Today I woke up with X-ray pain…
What I mean is, it’s very common to consult a health professional about musculoskeletal pain (pain in the knees or hips, neck or lumbar pain, pain in the heel or shoulder). Information about social and work circumstances and the length of time the condition has been suffered contribute to determining the use / misuse / overuse of the particular area of the body, which obviously over time develops its own protection and adaptation mechanisms to ensure its function is maintained. I suppose it’s clear that I’m talking about the dreaded osteoarthritis. This is a slow and gradual process that accompanies the succession of renewals of the national identity document (many patients like the reference to this document).
Now, how do we explain the existence of patients with mild to moderate pain whose X-rays show frankly catastrophic damage, and patients with severe or intense pain whose X-rays are fairly normal?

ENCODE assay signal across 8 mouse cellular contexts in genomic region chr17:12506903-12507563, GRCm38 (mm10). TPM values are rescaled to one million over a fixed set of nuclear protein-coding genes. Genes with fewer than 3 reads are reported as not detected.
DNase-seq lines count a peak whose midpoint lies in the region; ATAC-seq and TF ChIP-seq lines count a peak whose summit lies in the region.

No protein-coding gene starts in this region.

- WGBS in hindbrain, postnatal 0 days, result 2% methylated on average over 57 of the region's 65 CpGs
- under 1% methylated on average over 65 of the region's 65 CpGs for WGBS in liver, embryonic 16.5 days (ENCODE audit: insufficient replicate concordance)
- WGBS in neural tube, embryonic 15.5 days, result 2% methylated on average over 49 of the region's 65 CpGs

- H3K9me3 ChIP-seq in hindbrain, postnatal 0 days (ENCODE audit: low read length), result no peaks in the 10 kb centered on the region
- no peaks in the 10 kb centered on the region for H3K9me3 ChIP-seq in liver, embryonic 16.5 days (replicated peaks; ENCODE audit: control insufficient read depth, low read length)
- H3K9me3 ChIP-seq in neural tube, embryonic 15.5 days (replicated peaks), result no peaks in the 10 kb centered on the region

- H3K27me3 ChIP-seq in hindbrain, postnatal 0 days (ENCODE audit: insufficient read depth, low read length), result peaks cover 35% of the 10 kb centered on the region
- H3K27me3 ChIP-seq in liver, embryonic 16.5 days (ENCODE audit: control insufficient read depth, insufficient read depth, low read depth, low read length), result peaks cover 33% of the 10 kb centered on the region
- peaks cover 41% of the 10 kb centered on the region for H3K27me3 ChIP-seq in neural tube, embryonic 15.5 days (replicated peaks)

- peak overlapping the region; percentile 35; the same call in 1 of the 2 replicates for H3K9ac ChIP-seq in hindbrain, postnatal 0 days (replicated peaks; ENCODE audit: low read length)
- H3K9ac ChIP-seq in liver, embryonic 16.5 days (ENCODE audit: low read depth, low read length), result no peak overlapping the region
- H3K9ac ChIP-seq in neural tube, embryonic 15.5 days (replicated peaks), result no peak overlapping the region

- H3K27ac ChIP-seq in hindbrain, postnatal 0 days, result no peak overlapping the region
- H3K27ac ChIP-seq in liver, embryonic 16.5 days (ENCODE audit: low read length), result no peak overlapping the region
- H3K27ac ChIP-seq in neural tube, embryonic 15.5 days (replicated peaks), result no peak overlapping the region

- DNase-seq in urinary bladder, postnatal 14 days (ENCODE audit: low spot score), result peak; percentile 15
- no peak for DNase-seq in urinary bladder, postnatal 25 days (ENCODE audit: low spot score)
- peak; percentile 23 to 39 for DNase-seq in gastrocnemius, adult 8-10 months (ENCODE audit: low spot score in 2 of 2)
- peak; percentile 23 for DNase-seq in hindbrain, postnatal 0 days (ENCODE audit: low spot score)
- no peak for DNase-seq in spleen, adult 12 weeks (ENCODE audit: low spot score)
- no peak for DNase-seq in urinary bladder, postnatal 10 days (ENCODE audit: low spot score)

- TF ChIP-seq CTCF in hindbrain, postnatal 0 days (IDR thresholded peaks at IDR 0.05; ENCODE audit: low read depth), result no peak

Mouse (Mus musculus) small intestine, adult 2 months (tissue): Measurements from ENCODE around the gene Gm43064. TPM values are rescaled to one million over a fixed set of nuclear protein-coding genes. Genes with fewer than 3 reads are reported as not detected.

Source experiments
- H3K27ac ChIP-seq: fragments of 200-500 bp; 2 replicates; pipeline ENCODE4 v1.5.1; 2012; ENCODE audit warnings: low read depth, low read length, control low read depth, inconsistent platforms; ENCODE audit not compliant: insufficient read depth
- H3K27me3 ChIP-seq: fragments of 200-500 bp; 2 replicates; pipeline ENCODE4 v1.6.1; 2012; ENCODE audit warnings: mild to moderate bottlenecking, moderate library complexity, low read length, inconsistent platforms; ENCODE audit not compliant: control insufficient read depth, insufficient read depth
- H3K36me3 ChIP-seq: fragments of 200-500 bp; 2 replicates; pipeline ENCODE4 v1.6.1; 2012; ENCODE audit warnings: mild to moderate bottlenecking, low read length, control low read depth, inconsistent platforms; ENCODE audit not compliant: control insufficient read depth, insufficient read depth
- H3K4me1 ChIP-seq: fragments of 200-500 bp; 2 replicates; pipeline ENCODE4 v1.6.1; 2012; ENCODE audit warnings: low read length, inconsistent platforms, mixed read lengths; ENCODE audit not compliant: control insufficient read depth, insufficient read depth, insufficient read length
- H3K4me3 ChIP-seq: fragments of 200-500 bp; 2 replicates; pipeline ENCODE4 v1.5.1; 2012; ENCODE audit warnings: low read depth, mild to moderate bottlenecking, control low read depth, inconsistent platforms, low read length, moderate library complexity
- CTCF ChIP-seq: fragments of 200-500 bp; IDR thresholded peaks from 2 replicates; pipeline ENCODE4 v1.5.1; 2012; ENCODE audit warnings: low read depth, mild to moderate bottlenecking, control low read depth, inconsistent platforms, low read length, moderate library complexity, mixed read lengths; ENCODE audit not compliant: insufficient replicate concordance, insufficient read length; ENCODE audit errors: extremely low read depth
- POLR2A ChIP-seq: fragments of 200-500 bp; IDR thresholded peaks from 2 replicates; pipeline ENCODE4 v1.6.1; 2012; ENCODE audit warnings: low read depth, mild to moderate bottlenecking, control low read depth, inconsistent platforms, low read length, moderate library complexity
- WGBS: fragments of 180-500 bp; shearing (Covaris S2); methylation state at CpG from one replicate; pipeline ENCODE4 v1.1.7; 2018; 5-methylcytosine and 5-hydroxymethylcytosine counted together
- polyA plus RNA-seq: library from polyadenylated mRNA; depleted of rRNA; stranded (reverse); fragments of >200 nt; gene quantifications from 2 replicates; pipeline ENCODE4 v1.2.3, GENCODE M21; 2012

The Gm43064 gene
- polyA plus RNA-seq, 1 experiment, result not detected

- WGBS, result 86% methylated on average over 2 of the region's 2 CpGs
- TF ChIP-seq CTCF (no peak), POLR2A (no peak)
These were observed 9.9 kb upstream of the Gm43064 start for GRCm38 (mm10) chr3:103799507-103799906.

On occasion we have shown examples of X-rays with dramatic signs of osteoarthritis as an example of a condition which appears to cause the individuals little to no pain.
Two very clear examples I can think of are the so-called “heel spur” and “vertebral osteophytosis”. In both cases over- calcification occurs as a mechanism by which the body seeks to increase support surface (in the case of osteophytosis) or to strengthen an area of insertion that is suffering excessive traction. But most importantly, this is a process that has been going on for years in the same body. The pain is not of the bone itself but of nearby components in the area which are not working dynamically, and as part of the complex cerebral perception system which has activated (as our much admired Dr. Goicoechea says) “the pain programme in the face of possible harm.”
This may explain the difference between “three days ago, when it did not hurt” and “today I woke up with excruciating pain in the heel”.
What is clearhere isthatexcess bonedoes not hurt, and to fall back on your X-raywhenever youneed tojustifya painis a freeandrather promisingway tocombat it.We couldend up with twospurs: one in the calcaneus andthe otheras abutler, opening the famousgatewayofpain perceptionin the brain.
In conclusion, X-rays do not hurt!